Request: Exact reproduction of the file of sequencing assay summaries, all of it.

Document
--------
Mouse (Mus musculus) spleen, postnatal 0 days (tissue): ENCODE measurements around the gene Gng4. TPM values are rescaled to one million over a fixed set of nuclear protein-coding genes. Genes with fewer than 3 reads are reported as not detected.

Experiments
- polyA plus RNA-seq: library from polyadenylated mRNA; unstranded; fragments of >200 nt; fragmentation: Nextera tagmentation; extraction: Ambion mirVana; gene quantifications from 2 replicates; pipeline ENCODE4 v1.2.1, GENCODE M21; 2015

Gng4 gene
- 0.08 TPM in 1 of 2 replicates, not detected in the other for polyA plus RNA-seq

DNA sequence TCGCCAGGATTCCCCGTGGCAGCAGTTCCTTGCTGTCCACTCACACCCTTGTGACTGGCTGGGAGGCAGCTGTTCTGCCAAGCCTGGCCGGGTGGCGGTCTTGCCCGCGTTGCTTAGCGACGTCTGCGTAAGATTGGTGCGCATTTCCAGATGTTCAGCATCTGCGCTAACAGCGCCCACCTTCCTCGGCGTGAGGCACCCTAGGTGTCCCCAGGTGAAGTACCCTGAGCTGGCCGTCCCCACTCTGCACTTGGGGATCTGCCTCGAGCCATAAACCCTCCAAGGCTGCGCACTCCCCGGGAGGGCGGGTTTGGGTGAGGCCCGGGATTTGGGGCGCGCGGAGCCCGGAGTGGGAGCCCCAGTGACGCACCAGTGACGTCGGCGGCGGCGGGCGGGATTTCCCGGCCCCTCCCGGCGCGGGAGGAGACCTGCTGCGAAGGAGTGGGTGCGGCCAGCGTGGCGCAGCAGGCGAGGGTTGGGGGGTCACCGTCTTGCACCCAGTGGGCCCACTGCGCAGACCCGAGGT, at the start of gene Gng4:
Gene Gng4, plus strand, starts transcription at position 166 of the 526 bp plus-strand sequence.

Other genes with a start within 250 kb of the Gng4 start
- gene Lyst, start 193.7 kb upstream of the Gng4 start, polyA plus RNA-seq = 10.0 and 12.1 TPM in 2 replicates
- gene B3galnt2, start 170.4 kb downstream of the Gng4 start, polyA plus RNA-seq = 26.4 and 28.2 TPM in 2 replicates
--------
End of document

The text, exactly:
Mouse (Mus musculus) spleen, postnatal 0 days (tissue): ENCODE measurements around the gene Gng4. TPM values are rescaled to one million over a fixed set of nuclear protein-coding genes. Genes with fewer than 3 reads are reported as not detected.

Experiments
- polyA plus RNA-seq: library from polyadenylated mRNA; unstranded; fragments of >200 nt; fragmentation: Nextera tagmentation; extraction: Ambion mirVana; gene quantifications from 2 replicates; pipeline ENCODE4 v1.2.1, GENCODE M21; 2015

Gng4 gene
- 0.08 TPM in 1 of 2 replicates, not detected in the other for polyA plus RNA-seq

DNA sequence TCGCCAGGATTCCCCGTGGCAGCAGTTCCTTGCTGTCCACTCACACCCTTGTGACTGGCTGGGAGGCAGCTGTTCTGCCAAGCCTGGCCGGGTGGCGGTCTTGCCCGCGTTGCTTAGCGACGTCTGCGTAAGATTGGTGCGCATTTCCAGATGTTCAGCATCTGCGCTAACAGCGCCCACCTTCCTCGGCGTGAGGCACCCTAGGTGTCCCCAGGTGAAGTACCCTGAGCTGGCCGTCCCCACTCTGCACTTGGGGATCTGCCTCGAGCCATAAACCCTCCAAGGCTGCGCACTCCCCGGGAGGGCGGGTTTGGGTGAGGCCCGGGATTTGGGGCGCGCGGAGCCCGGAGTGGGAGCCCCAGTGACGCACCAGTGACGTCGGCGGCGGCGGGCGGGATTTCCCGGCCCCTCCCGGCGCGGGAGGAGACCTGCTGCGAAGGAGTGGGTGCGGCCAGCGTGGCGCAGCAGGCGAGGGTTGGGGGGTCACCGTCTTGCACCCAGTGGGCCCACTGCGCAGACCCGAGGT, at the start of gene Gng4:
Gene Gng4, plus strand, starts transcription at position 166 of the 526 bp plus-strand sequence.

Other genes with a start within 250 kb of the Gng4 start
- gene Lyst, start 193.7 kb upstream of the Gng4 start, polyA plus RNA-seq = 10.0 and 12.1 TPM in 2 replicates
- gene B3galnt2, start 170.4 kb downstream of the Gng4 start, polyA plus RNA-seq = 26.4 and 28.2 TPM in 2 replicates